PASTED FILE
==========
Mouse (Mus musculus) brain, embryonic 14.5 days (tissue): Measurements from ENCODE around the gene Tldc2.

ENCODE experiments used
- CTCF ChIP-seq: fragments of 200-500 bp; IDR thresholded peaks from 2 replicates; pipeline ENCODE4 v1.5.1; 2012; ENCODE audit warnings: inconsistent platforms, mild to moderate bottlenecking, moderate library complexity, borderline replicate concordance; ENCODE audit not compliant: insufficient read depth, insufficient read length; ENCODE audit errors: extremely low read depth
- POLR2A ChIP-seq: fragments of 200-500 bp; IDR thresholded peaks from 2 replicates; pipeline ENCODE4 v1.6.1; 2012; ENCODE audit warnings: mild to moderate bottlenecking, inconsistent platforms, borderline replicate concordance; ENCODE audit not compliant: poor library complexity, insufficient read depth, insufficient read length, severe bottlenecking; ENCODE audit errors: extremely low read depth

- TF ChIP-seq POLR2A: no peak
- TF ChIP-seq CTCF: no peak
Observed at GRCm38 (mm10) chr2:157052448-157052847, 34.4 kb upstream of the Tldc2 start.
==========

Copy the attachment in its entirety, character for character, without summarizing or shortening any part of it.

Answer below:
Mouse (Mus musculus) brain, embryonic 14.5 days (tissue): Measurements from ENCODE around the gene Tldc2.

ENCODE experiments used
- CTCF ChIP-seq: fragments of 200-500 bp; IDR thresholded peaks from 2 replicates; pipeline ENCODE4 v1.5.1; 2012; ENCODE audit warnings: inconsistent platforms, mild to moderate bottlenecking, moderate library complexity, borderline replicate concordance; ENCODE audit not compliant: insufficient read depth, insufficient read length; ENCODE audit errors: extremely low read depth
- POLR2A ChIP-seq: fragments of 200-500 bp; IDR thresholded peaks from 2 replicates; pipeline ENCODE4 v1.6.1; 2012; ENCODE audit warnings: mild to moderate bottlenecking, inconsistent platforms, borderline replicate concordance; ENCODE audit not compliant: poor library complexity, insufficient read depth, insufficient read length, severe bottlenecking; ENCODE audit errors: extremely low read depth

- TF ChIP-seq POLR2A: no peak
- TF ChIP-seq CTCF: no peak
Observed at GRCm38 (mm10) chr2:157052448-157052847, 34.4 kb upstream of the Tldc2 start.